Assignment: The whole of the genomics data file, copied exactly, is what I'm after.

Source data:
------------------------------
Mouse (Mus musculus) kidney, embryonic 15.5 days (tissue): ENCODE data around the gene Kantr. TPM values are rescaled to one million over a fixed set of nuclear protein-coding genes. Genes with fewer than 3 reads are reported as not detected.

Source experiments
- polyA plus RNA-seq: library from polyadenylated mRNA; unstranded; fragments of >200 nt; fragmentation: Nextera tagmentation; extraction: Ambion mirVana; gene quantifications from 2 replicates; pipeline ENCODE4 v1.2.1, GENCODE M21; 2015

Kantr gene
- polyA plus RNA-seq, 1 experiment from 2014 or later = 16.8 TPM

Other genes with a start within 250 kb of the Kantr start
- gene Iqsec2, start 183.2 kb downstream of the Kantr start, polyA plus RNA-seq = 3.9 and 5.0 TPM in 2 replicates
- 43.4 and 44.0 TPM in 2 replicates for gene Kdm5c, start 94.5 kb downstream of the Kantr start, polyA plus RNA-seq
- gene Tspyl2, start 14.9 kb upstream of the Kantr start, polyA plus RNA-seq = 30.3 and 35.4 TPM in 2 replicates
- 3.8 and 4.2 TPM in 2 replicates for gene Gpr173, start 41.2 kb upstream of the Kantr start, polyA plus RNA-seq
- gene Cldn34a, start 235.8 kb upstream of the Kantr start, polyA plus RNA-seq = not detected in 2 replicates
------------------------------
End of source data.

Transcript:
Mouse (Mus musculus) kidney, embryonic 15.5 days (tissue): ENCODE data around the gene Kantr. TPM values are rescaled to one million over a fixed set of nuclear protein-coding genes. Genes with fewer than 3 reads are reported as not detected.

Source experiments
- polyA plus RNA-seq: library from polyadenylated mRNA; unstranded; fragments of >200 nt; fragmentation: Nextera tagmentation; extraction: Ambion mirVana; gene quantifications from 2 replicates; pipeline ENCODE4 v1.2.1, GENCODE M21; 2015

Kantr gene
- polyA plus RNA-seq, 1 experiment from 2014 or later = 16.8 TPM

Other genes with a start within 250 kb of the Kantr start
- gene Iqsec2, start 183.2 kb downstream of the Kantr start, polyA plus RNA-seq = 3.9 and 5.0 TPM in 2 replicates
- 43.4 and 44.0 TPM in 2 replicates for gene Kdm5c, start 94.5 kb downstream of the Kantr start, polyA plus RNA-seq
- gene Tspyl2, start 14.9 kb upstream of the Kantr start, polyA plus RNA-seq = 30.3 and 35.4 TPM in 2 replicates
- 3.8 and 4.2 TPM in 2 replicates for gene Gpr173, start 41.2 kb upstream of the Kantr start, polyA plus RNA-seq
- gene Cldn34a, start 235.8 kb upstream of the Kantr start, polyA plus RNA-seq = not detected in 2 replicates